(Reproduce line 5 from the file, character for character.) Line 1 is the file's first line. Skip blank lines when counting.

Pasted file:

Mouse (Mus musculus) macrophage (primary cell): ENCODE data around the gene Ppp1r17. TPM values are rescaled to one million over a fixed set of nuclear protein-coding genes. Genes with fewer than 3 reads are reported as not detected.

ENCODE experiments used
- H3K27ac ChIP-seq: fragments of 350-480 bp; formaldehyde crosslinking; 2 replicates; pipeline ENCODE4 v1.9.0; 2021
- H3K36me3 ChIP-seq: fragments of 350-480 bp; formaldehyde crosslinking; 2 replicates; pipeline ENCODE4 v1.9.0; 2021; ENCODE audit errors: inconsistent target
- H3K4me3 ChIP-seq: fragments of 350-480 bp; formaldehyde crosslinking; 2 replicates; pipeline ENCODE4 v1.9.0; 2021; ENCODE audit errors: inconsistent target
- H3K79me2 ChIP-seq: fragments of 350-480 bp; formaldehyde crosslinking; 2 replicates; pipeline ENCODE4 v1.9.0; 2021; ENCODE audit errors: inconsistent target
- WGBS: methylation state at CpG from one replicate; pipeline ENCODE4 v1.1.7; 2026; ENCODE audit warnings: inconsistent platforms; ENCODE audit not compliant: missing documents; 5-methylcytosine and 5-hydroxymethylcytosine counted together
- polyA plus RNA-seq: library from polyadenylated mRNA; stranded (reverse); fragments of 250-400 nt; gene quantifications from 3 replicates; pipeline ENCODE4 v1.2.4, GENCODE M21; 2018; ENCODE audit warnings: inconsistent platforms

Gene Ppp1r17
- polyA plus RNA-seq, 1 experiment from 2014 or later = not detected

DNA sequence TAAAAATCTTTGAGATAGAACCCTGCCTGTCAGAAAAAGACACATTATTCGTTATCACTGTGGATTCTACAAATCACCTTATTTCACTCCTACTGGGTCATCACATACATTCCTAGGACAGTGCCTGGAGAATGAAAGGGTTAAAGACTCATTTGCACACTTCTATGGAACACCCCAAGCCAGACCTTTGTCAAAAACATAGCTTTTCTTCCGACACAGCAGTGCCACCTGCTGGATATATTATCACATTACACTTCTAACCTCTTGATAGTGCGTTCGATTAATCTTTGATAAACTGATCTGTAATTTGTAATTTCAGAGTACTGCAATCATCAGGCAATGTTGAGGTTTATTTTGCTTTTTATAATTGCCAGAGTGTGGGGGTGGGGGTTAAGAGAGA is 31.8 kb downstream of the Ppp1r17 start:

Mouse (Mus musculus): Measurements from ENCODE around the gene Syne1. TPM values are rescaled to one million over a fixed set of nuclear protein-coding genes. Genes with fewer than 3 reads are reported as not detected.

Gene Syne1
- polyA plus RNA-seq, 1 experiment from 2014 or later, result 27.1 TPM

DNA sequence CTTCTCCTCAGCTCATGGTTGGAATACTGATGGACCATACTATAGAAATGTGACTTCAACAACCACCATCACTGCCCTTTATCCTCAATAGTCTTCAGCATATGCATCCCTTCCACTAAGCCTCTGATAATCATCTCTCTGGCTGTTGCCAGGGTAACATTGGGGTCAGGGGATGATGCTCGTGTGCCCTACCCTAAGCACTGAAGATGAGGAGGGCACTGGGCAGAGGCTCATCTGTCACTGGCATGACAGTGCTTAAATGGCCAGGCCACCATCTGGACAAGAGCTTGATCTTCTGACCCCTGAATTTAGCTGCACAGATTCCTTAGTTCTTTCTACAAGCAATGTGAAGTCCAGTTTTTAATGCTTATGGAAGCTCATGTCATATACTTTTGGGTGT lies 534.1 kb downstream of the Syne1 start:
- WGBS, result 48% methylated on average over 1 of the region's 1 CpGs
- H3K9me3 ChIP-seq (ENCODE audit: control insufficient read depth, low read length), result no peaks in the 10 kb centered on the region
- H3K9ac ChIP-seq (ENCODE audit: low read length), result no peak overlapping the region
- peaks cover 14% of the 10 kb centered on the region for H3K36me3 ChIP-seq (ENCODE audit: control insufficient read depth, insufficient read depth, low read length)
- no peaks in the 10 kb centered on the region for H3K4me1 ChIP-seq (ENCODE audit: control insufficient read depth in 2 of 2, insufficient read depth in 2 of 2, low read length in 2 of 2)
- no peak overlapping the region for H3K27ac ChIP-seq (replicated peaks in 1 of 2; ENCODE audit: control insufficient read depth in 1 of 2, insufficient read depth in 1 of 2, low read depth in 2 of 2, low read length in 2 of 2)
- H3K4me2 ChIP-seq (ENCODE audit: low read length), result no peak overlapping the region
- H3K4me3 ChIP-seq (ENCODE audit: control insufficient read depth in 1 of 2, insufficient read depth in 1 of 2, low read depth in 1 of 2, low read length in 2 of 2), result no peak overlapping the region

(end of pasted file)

- H3K4me3 ChIP-seq: fragments of 350-480 bp; formaldehyde crosslinking; 2 replicates; pipeline ENCODE4 v1.9.0; 2021; ENCODE audit errors: inconsistent target